Successful PROV Tutorial at EDBT by Paul Groth.
From the post:
On March 20th, 2013 members of the Provenance Working Group gave a tutorial on the PROV family of specifications at the EDBT conference in Genova, Italy. EDBT (“Extending Database Technology”) is widely regarded as one of the prime venues in Europe for dissemination of data management research.
The 1.5 hours tutorial was attended by about 26 participants, mostly from academia. It was structured into three parts of approximately the same length. The first two parts introduced PROV as a relational data model with constraints and inference rules, supported by a (nearly) relational notation (PROV-N). The third part presented known extensions and applications of PROV, based on the extensive PROV implementation report and implementations known to the presenter at the time.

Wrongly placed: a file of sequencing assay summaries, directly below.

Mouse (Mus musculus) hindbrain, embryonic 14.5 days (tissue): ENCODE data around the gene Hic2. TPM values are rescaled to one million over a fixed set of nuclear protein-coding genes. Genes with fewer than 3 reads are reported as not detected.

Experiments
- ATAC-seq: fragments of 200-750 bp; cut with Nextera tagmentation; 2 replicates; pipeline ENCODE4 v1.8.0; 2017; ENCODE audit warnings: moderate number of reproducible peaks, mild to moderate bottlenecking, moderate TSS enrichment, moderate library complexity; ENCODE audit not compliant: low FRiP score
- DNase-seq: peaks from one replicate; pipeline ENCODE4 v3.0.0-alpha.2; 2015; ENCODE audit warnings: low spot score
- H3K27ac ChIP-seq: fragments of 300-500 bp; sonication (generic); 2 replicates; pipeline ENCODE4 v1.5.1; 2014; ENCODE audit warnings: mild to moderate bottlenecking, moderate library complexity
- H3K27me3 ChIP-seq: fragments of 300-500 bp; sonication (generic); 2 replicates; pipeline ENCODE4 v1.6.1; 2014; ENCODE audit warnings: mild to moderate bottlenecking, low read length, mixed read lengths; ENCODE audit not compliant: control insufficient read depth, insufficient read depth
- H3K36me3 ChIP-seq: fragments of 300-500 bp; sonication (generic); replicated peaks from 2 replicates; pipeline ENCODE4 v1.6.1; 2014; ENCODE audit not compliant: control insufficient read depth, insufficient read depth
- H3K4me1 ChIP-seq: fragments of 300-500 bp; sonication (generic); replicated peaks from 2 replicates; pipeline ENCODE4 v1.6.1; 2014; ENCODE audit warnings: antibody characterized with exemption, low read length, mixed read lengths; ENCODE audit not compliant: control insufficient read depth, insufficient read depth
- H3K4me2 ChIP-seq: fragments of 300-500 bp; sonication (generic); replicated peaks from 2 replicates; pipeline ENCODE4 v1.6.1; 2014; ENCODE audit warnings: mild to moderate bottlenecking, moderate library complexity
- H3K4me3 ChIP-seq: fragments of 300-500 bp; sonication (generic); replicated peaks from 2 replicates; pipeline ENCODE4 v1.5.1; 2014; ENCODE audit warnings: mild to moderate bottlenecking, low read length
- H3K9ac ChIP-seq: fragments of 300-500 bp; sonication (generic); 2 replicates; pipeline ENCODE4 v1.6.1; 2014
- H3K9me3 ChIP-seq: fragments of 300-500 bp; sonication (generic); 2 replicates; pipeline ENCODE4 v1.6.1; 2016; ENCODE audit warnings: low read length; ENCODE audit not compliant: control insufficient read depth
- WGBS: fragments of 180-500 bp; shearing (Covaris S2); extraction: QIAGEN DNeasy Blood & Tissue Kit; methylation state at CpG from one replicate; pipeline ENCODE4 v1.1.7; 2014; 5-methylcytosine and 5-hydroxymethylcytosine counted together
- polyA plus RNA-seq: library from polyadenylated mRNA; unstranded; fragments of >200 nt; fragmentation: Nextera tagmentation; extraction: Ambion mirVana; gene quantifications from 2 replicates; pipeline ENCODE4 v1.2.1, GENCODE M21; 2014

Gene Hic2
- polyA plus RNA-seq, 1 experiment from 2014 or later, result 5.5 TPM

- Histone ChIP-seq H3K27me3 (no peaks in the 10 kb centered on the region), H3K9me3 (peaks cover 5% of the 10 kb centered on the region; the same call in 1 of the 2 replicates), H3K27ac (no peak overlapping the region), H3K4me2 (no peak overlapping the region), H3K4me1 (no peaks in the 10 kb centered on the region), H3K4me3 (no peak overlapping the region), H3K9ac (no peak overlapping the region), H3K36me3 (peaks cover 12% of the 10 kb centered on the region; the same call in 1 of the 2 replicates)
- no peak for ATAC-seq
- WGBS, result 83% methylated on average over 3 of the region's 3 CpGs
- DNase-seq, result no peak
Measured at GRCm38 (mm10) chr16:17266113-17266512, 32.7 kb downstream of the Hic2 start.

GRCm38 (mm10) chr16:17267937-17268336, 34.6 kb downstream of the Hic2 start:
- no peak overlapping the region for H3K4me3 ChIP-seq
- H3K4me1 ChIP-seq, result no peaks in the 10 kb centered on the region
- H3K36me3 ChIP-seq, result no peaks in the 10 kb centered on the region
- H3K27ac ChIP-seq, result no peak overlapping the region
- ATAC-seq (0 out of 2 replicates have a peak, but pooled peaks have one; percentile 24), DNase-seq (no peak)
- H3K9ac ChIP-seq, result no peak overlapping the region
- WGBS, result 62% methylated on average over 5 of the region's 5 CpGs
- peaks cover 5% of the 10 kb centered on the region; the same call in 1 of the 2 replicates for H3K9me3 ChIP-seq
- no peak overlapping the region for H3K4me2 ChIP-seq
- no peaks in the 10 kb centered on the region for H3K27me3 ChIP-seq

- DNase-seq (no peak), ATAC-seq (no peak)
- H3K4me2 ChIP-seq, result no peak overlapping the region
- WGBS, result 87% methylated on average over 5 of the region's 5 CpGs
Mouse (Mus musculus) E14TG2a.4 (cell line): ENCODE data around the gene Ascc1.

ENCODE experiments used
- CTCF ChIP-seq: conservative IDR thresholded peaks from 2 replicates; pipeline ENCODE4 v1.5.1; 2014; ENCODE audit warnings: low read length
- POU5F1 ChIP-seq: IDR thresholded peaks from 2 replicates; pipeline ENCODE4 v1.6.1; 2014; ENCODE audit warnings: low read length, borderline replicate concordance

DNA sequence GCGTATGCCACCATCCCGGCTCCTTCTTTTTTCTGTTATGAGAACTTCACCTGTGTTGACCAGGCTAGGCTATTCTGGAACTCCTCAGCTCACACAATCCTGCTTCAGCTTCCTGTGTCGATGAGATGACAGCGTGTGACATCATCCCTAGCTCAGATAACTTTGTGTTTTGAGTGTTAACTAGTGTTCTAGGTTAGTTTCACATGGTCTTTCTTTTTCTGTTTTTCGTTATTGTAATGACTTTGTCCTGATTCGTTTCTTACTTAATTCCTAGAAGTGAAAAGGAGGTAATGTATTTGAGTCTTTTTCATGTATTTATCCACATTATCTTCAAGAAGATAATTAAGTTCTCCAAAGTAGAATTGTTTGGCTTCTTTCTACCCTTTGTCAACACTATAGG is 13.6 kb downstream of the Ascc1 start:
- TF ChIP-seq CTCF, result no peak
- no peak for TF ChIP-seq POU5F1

All the presentation material is available here.
As the first part of the tutorial notes:
- Provenance is not a new subject
- workflow systems
- knowledge representation
- information retrieval
- Existing community-grown vocabularies
- Open Provenance Model (OPM)
- Dublin Core
- Provenir ontology
- Provenance vocabulary
- SWAN provenance ontology
The existence of “other” vocabularies isn’t an issue for topic maps.
You can query on “your” vocabulary and obtain results from “other” vocabularies.
Enriches your information and that of others.
You will need to know about the vocabularies of others and their oddities.
For the W3C work on provenance, follow this tutorial and the others it mentions.